Both scholars talked about Muslim candidates, including from Islamist parties. Fatwas (religious decrees) that forbid and condemn “money politics” issued by major Islamic organizations seem to be empty appeals to candidates of legislative elections. According to both presenters, these candidates thought that “investing money” into voters would not guarantee they could win the election. However, they believed that if they did not invest, they would certainly not win. With this logic, most candidates in any election are maneuvered to spoil their potential voters.
Both researchers find no correlation between religiosity and vote buying. It does not mean the more religious, the more likely person will not involve in the practice of vote buying. Also, Muhajir finds that Muslim candidates justified the vote buying with two Islamic jurisprudential (fiqh) reasons: charitable giving and “emergency” action. We will explain the two below.
Charity is among the important teachings in Islam that has been institutionalized in zakat (obligatory alms), waqf (endowment) and many other forms of sedekah (donations). Islamic charitable practices have been embedded in local tradition, practiced from direct giving, to semi-organized to professional organizations. Approximate estimates of total annual donations given by Indonesian Muslims in 2016 stood at Rp 30.6 trillion (based on a calculation of UIN Jakarta’s finding in 2003, which amounted Rp19.3 trillion – this calculation excludes waqf).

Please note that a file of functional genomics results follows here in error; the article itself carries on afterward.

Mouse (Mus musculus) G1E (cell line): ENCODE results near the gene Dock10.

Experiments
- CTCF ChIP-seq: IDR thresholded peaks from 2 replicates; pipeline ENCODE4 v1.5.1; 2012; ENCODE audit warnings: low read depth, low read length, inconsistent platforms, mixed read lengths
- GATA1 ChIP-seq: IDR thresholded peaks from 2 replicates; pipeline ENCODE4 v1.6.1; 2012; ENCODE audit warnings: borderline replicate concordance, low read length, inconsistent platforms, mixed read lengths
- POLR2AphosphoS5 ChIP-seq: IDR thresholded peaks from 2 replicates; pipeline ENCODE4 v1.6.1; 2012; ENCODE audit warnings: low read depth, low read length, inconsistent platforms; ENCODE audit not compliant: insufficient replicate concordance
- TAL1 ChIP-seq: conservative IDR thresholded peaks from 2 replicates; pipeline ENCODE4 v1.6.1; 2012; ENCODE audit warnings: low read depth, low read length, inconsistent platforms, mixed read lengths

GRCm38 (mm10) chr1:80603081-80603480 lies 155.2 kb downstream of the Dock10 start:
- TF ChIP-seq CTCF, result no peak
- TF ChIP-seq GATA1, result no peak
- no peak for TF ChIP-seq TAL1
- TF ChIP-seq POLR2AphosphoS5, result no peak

While giving is highly commended, vote buying is justified as being undertaken with “good intentions” to help the poor. Those candidates who bought votes lie behind a fiqh precept that reads, “all actions are based on the intentions” that they indeed want to give charity.
Another fiqh justification is the darurah/darurat (emergency) principle, saying that in any situation of emergency we may do unlawful acts or leave liability. However, the way Muslim individuals and communities construct the meaning and context of “emergency” may be brought into the socio-political realms. Examples of extreme cases were robberies of banks and jewelry shops a few years ago, which were carried out by terrorist groups using the doctrine of fai (spoils) and a perceived emergency. For those legislative candidates and politicians, losing the chance of becoming members of the legislature may be (socially) life threatening. Therefore, corruption cases by members of the legislature do not reduce in number because of the abuse of this emergency principle, either.